But I am disgressing from the point of the thread so Iíll shall stop.

I do wonder what BA/IAG post-CV19 era will look like. Will we still have low-cost fares? Will IAG remain IAG or be split...
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Old Mar 21, 20, 9:34 am
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Originally Posted by Misco60 View Post
Every private company that accepts public money to get them through the crisis should expect to give something back when things recover, whether in the form of higher corporation tax or the government taking a stake in the company.

In particular, BA has made huge profits in recent years and frittered them all away on salaries, bonuses and dividends. They can't expect something for nothing.
I would share this sentiment had we been talking about a badly mismanaged company. This is not of the airlines' making. All of this was forced upon them. If we are saying that these measures are implemented for the greater good of the public, then the public should be expected to compensate private businesses for the losses that are imposed upon them. You are absolutely right that the public can't expect something for nothing. If the public expect half of businesses around many countries to close to stop the spread the virus then we, as the public, should be ready to compensate them for that through the governments that represent us. It is only fair. And I expect for the governments to do just that without taking stakes in airlines, hotels, restaurants or bars or other businesses that were basically told to close. They are doing us a favour by sacrificing their livelihoods. It is not a situation where all of these businesses messed up by making wrong commercial decisions and then ran to the government for help. We should be using the correct word here - 'compensation' - rather than a bailout. It is not a situation of 2008-2009 when the financial industry caused the crisis and then needed help from the governments to navigate through it. This crisis was created by the governments, presumably, on behalf of the public.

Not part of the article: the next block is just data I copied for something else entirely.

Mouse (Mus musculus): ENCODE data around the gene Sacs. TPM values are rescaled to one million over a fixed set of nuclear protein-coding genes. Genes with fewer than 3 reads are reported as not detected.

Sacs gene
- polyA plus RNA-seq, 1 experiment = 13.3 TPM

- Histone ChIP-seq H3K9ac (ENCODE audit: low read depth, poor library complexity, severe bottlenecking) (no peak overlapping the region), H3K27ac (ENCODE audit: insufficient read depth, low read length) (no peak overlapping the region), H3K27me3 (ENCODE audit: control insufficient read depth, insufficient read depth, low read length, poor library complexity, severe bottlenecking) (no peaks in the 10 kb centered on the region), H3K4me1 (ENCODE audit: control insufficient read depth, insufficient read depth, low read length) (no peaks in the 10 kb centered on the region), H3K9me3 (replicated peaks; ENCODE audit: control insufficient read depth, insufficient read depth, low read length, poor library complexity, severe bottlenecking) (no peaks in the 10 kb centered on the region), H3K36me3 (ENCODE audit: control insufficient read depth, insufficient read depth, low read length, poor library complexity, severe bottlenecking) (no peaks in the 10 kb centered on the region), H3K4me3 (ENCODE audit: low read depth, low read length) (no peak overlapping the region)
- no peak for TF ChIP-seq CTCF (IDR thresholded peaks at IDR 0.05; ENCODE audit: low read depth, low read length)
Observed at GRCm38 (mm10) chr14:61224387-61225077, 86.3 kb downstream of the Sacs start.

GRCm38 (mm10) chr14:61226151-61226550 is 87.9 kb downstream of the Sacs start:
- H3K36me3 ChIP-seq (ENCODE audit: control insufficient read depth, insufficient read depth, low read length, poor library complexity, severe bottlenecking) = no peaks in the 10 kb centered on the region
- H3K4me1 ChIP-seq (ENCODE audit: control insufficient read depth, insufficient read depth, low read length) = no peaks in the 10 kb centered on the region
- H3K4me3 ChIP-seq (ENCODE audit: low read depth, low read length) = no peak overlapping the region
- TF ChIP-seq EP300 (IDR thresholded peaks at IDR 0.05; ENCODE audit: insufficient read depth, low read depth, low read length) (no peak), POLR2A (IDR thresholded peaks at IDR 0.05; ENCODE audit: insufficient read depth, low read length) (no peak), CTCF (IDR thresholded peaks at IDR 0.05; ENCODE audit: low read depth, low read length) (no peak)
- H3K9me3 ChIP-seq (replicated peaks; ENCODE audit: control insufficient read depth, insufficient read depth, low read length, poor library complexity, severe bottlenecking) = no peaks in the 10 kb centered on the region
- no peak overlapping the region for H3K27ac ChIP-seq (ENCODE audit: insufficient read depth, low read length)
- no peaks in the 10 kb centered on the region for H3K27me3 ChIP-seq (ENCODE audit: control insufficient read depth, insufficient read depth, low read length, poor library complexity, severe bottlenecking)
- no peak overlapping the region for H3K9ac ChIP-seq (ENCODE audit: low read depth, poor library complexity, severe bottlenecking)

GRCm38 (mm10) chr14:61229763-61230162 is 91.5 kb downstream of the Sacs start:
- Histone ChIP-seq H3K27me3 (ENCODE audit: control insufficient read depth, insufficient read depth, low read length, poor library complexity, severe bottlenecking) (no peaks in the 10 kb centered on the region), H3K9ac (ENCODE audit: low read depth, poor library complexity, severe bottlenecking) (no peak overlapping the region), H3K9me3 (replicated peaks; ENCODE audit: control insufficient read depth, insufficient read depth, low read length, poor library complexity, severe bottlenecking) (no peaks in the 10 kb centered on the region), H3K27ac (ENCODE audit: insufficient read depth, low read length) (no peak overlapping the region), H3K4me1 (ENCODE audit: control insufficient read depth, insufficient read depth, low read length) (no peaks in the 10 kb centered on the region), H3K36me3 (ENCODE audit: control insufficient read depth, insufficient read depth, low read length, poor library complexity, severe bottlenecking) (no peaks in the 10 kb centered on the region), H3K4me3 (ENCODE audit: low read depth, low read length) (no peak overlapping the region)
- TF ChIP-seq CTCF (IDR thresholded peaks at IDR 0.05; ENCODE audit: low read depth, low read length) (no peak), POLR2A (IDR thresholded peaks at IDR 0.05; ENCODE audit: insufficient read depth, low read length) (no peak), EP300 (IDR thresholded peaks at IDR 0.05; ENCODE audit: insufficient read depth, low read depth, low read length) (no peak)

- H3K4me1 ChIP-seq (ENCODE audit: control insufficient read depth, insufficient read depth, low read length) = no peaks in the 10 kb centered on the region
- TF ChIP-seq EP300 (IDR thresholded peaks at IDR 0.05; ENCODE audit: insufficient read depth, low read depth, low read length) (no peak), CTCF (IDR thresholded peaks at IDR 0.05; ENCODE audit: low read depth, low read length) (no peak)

As far as BA's profits are concerned and what BA is doing with them. First, I don't understand some people's obsession with counting other people or businesses' money. Second, I think BA has a lot of cash. But this situation is not about how much cash any particular company has, even though many don't have enough to survive the next few weeks. This is about a simple fact that you can't keep a business open, incur expenses and pay your staff if you don't have any customers. Therefore, the governments should be compensating every business that had to close for each day that they remain closed with absolutely no strings attached. Same as they should be compensating every person who has lost their job or was forced to take unpaid leave. Again, it is only fair.

Last edited by Andriyko; Mar 21, 20 at 9:39 am
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Old Mar 21, 20, 9:47 am
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Think a few may wish to be careful of what they wish for were the government to acquire shares in BA to keep it running.

​​​​​I know the causes aren't the same, but look at RBS since the government took over - downsized substantially. The government isn't going to buy shares as an act of charity; it wants its money back and to reprivatise. Cost cutting is very much in the government's DNA, after all. Bear in mind that whilst it is right action is taken to prevent a total meltdown, we will end up paying for this in years to come.

In the meantime I don't see BA requiring an imminent bailout and the government likely won't step in unless it really has to. I wouldn't be surprised to see Virgin requiring quick attention however.